CLEVELAND - Waterloo Road in North Collinwood has a gritty past. It was once home to "The Irishman" Danny Greene, bookies and hardworking blue collar residents carrying their lunch pails to one of the largest rail yards in the country. But like a lot of urban communities, flight to the suburbs and lack of investment brought neighborhood blight and crime.
In 2000, local writer and magazine editor Cindy Barber, who had bought a home in Collinwood, wanted to try to do something to turn around the continued decline of Waterloo Road. A desire for career change met opportunity when she saw the old Croatian Liberty Home was for sale. Realizing that the place was a great venue for live music, Barber and her partner Mark Leddy turned it into the Beachland Ballroom and Tavern.
"The vision was to try to create a destination location for North Collinwood, to try to counter some of the street crime that was happening," said Barber. "I naively thought if I created a place where people would come from all over that the prostitution and crime would decline. It did, but slowly."
Barber also believed that others would also see the potential for Waterloo Road and its village-like design as an entertainment district.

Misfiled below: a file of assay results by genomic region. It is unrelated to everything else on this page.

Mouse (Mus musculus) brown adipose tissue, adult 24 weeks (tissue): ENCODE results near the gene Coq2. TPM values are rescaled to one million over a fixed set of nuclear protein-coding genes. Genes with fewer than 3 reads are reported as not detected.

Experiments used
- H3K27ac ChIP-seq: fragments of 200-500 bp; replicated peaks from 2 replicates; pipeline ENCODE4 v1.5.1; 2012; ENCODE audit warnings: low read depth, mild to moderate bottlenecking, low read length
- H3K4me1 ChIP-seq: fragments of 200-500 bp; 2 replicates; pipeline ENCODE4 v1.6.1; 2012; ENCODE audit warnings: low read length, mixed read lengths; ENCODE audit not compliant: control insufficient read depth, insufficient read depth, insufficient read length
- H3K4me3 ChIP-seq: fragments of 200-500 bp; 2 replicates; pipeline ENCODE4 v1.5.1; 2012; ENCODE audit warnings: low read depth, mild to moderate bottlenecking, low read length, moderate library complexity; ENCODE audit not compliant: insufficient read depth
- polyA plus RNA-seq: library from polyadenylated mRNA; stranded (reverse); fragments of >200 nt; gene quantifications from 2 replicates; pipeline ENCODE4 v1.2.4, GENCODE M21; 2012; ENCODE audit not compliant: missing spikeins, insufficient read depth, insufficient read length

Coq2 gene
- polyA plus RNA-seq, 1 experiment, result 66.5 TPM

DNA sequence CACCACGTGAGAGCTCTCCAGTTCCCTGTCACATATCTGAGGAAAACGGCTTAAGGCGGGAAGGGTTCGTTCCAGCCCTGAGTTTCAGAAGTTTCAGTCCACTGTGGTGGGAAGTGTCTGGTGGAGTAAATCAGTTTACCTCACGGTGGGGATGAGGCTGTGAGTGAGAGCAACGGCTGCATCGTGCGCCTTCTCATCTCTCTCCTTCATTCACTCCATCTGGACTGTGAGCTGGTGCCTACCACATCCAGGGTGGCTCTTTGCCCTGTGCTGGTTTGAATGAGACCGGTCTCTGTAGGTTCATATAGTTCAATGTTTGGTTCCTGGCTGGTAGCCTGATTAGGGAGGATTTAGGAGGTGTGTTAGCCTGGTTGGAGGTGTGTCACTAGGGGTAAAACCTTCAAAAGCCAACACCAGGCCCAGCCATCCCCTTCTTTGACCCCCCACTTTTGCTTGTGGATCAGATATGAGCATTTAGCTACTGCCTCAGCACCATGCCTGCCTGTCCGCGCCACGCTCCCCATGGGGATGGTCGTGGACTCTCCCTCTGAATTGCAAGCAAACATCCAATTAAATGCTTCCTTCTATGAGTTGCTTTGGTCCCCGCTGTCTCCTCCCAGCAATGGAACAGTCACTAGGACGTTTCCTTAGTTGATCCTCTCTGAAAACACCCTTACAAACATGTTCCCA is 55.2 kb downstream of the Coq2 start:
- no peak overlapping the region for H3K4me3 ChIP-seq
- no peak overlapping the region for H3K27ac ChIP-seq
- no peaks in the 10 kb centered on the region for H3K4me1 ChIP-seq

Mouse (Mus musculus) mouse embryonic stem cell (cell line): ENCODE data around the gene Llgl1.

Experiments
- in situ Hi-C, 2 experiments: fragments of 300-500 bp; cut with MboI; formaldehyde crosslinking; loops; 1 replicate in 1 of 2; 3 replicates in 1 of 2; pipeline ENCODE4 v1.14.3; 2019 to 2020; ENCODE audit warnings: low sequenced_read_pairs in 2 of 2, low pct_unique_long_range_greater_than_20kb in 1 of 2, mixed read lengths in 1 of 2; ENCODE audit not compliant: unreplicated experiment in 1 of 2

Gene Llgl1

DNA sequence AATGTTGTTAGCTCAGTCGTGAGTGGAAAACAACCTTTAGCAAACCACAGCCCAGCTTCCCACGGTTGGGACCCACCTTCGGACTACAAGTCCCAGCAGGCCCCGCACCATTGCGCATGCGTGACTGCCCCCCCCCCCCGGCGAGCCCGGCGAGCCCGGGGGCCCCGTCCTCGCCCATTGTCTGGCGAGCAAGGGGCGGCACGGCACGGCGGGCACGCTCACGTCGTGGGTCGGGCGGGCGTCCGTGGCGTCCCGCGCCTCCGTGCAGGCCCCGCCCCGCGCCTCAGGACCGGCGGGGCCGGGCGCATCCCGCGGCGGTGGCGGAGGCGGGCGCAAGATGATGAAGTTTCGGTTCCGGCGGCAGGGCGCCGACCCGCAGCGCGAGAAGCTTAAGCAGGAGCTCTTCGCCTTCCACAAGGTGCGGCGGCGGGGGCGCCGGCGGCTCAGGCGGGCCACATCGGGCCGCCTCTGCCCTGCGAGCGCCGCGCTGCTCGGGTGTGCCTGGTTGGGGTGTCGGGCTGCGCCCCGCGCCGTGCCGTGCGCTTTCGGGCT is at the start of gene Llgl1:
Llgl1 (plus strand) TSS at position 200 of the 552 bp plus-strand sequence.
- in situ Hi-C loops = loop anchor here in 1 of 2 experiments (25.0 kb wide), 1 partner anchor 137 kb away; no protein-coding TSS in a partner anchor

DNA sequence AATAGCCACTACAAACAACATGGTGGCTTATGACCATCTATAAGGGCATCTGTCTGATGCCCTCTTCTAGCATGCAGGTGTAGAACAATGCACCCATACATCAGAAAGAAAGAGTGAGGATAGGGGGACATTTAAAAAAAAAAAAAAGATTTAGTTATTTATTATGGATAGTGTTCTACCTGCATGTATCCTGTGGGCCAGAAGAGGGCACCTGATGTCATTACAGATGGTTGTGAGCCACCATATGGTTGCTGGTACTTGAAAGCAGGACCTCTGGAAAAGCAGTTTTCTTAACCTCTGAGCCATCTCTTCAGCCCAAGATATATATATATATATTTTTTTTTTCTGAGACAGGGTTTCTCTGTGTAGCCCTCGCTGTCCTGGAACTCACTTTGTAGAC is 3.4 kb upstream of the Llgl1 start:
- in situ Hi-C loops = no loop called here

"I thought people would come join in, open shops right away. I thought in a couple years we'd be fine, like Coventry in the '70s. But that wasn't the case. Now, thirteen years later, we're just starting to get some traction," said Barber. When it was pointed out that 13 years of sticking it out takes a lot of tenacity, Barber laughed and said "at some point you get in too deep to get out."
She admitted there were times they nearly threw in the towel, and that it is still a very up and down proposition. But the reinforcements she has been hoping for have finally arrived. Through about $8 million of public and private dollars, Waterloo Road is about to undergo a dramatic transformation.
Ward 11 Cleveland City Councilman Mike Polensek, who grew up in Collinwood, said roughly $5 million in street improvements will begin later this year. Other investment partnerships include former Cleveland ad executive and restaurateur Alan Glazen who is working on "Project Light Switch," a plan to open half a dozen restaurants at the same time. Steve Schimoler of Crop Bistro and Bar at Detroit and W. 25th has partnered with departing Rock Hall CEO Terry Stewart for Crop Rocks and the Vinyl Vault, a high concept restaurant with a large vinyl library.
Cindy Barber -- who established a beachhead with Beachland -- and a few others who have opened small businesses on Waterloo Road are hopeful their perseverance will pay off with the growth of a vibrant new entertainment district. Barber said they are gearing up to celebrate their "Lucky 13th" anniversary this weekend, and the prospects for a growth in business. Beachland Ballroom, with 10 or more live acts every week, draws 60-70,000 fans a year. Barber hopes that more music related businesses will not only revitalize the area as a place to live, but give grassroots support to Cleveland's music scene.
"Cleveland should be the same as Nashville or Austin when you talk about music. We should have a music economy here," she said.
You'll find more information about Beachland Ballroom and Tavern's 13th anniversary here:
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